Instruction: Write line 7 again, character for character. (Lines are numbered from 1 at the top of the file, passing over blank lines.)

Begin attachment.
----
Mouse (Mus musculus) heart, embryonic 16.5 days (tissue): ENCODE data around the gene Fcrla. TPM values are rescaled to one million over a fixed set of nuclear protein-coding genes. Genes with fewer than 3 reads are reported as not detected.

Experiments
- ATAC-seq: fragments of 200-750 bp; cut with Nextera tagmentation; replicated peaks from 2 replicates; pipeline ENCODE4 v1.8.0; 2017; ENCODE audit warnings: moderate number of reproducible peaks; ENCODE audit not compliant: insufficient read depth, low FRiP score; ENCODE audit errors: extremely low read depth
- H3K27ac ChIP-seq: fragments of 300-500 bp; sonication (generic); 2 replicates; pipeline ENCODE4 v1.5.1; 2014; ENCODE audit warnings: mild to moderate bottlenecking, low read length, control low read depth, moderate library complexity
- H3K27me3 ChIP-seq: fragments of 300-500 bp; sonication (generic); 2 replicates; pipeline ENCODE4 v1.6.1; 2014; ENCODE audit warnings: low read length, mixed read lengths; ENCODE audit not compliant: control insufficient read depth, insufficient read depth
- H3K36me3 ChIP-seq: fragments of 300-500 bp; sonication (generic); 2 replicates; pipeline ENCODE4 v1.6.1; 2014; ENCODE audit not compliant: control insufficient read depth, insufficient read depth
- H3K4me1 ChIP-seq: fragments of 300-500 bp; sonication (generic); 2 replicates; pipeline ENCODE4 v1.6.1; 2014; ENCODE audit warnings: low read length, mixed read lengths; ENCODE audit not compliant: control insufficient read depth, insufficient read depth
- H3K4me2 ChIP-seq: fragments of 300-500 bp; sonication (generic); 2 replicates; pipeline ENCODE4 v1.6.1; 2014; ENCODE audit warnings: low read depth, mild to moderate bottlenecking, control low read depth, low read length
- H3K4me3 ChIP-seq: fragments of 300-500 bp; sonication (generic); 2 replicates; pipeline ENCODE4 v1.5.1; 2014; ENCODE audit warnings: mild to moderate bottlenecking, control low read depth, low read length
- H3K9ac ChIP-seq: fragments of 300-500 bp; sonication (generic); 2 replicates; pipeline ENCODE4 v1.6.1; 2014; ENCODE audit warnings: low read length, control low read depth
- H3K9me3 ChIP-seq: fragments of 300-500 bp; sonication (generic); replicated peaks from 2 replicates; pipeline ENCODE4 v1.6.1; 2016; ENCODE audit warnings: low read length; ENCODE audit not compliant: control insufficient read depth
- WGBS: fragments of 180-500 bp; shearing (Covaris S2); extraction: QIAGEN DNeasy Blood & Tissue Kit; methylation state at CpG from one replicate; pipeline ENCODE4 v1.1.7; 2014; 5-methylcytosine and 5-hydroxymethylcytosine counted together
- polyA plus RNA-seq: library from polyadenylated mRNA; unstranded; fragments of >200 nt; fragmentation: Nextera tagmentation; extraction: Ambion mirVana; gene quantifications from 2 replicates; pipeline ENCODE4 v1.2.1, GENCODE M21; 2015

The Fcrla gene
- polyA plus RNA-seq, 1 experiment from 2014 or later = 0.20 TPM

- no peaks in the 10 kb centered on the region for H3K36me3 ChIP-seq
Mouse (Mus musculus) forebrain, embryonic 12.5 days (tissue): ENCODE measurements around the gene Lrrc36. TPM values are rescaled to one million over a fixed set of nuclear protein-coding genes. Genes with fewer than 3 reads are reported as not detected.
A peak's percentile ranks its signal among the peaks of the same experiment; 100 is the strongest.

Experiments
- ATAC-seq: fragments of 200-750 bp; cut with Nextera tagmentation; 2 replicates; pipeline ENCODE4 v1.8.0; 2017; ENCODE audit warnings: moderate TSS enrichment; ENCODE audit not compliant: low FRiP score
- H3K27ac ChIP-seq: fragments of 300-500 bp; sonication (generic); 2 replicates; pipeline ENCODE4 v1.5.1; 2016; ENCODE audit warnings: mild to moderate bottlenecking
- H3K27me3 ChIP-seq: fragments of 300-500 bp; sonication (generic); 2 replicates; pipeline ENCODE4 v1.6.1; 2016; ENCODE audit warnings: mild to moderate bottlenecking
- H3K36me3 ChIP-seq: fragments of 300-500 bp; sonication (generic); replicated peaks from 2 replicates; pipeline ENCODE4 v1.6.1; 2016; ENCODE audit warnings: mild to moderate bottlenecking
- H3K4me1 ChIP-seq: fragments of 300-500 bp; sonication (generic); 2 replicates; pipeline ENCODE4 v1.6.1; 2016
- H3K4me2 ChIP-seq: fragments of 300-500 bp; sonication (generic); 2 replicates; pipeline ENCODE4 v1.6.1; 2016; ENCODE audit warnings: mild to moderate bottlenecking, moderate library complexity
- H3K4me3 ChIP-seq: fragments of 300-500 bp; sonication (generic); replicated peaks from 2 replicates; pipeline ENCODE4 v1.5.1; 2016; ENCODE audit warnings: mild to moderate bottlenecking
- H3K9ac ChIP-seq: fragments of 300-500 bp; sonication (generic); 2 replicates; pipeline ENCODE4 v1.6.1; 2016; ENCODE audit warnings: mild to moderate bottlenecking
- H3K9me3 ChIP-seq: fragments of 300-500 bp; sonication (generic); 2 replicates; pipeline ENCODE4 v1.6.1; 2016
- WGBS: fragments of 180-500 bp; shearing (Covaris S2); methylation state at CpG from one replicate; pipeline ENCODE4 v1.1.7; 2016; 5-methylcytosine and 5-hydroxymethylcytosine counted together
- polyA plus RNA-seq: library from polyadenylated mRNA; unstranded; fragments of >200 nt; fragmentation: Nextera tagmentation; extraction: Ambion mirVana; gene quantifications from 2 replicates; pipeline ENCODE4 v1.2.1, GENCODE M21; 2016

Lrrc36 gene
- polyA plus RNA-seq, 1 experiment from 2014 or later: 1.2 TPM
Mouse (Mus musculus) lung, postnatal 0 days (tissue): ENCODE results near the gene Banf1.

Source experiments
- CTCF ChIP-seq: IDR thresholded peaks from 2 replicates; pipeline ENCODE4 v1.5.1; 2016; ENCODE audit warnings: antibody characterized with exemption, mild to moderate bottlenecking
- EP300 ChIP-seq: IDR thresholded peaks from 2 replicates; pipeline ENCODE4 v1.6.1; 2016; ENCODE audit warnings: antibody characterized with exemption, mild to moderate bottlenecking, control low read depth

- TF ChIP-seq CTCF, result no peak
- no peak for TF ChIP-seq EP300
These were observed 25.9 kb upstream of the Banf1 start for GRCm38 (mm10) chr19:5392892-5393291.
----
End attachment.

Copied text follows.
- H3K4me1 ChIP-seq: fragments of 300-500 bp; sonication (generic); 2 replicates; pipeline ENCODE4 v1.6.1; 2014; ENCODE audit warnings: low read length, mixed read lengths; ENCODE audit not compliant: control insufficient read depth, insufficient read depth